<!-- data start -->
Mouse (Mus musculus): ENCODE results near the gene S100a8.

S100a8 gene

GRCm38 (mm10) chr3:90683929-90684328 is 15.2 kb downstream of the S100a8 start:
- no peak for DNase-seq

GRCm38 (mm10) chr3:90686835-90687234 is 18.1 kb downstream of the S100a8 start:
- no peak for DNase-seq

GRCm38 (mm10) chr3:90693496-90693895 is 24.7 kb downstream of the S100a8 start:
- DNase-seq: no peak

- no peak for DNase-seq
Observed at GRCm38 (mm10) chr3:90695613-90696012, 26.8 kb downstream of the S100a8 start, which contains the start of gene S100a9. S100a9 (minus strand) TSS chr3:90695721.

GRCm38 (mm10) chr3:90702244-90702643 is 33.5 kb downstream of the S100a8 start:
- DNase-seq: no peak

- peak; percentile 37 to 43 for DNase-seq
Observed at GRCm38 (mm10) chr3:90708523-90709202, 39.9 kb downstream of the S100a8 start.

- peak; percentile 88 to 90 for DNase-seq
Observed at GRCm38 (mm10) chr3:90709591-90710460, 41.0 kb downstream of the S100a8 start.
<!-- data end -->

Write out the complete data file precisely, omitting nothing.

Mouse (Mus musculus): ENCODE results near the gene S100a8.

S100a8 gene

GRCm38 (mm10) chr3:90683929-90684328 is 15.2 kb downstream of the S100a8 start:
- no peak for DNase-seq

GRCm38 (mm10) chr3:90686835-90687234 is 18.1 kb downstream of the S100a8 start:
- no peak for DNase-seq

GRCm38 (mm10) chr3:90693496-90693895 is 24.7 kb downstream of the S100a8 start:
- DNase-seq: no peak

- no peak for DNase-seq
Observed at GRCm38 (mm10) chr3:90695613-90696012, 26.8 kb downstream of the S100a8 start, which contains the start of gene S100a9. S100a9 (minus strand) TSS chr3:90695721.

GRCm38 (mm10) chr3:90702244-90702643 is 33.5 kb downstream of the S100a8 start:
- DNase-seq: no peak

- peak; percentile 37 to 43 for DNase-seq
Observed at GRCm38 (mm10) chr3:90708523-90709202, 39.9 kb downstream of the S100a8 start.

- peak; percentile 88 to 90 for DNase-seq
Observed at GRCm38 (mm10) chr3:90709591-90710460, 41.0 kb downstream of the S100a8 start.